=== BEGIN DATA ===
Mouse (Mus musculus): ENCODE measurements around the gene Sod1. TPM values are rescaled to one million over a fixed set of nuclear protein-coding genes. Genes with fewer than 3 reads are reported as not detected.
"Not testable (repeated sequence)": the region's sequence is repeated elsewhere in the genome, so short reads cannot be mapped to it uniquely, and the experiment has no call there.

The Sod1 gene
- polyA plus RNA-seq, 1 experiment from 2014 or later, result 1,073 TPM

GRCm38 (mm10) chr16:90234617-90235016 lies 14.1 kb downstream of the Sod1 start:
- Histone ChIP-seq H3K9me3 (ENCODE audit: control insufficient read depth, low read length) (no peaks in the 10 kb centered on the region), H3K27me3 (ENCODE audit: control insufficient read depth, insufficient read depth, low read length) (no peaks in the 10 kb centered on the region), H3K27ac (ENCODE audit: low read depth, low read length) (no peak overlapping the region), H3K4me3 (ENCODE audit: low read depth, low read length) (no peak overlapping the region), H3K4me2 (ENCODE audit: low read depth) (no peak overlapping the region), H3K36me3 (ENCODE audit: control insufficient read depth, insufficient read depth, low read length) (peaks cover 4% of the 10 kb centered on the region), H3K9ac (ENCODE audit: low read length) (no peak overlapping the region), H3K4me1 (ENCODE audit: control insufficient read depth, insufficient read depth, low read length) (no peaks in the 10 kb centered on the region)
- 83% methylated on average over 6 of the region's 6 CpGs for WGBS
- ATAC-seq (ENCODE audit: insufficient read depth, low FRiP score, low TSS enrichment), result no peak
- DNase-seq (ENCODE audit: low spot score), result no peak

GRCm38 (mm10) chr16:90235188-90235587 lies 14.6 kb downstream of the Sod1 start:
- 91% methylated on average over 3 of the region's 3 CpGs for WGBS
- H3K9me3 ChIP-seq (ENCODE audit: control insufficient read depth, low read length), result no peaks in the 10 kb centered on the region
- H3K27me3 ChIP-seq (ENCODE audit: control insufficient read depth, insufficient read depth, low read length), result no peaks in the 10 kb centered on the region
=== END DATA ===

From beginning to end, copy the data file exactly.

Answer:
Mouse (Mus musculus): ENCODE measurements around the gene Sod1. TPM values are rescaled to one million over a fixed set of nuclear protein-coding genes. Genes with fewer than 3 reads are reported as not detected.
"Not testable (repeated sequence)": the region's sequence is repeated elsewhere in the genome, so short reads cannot be mapped to it uniquely, and the experiment has no call there.

The Sod1 gene
- polyA plus RNA-seq, 1 experiment from 2014 or later, result 1,073 TPM

GRCm38 (mm10) chr16:90234617-90235016 lies 14.1 kb downstream of the Sod1 start:
- Histone ChIP-seq H3K9me3 (ENCODE audit: control insufficient read depth, low read length) (no peaks in the 10 kb centered on the region), H3K27me3 (ENCODE audit: control insufficient read depth, insufficient read depth, low read length) (no peaks in the 10 kb centered on the region), H3K27ac (ENCODE audit: low read depth, low read length) (no peak overlapping the region), H3K4me3 (ENCODE audit: low read depth, low read length) (no peak overlapping the region), H3K4me2 (ENCODE audit: low read depth) (no peak overlapping the region), H3K36me3 (ENCODE audit: control insufficient read depth, insufficient read depth, low read length) (peaks cover 4% of the 10 kb centered on the region), H3K9ac (ENCODE audit: low read length) (no peak overlapping the region), H3K4me1 (ENCODE audit: control insufficient read depth, insufficient read depth, low read length) (no peaks in the 10 kb centered on the region)
- 83% methylated on average over 6 of the region's 6 CpGs for WGBS
- ATAC-seq (ENCODE audit: insufficient read depth, low FRiP score, low TSS enrichment), result no peak
- DNase-seq (ENCODE audit: low spot score), result no peak

GRCm38 (mm10) chr16:90235188-90235587 lies 14.6 kb downstream of the Sod1 start:
- 91% methylated on average over 3 of the region's 3 CpGs for WGBS
- H3K9me3 ChIP-seq (ENCODE audit: control insufficient read depth, low read length), result no peaks in the 10 kb centered on the region
- H3K27me3 ChIP-seq (ENCODE audit: control insufficient read depth, insufficient read depth, low read length), result no peaks in the 10 kb centered on the region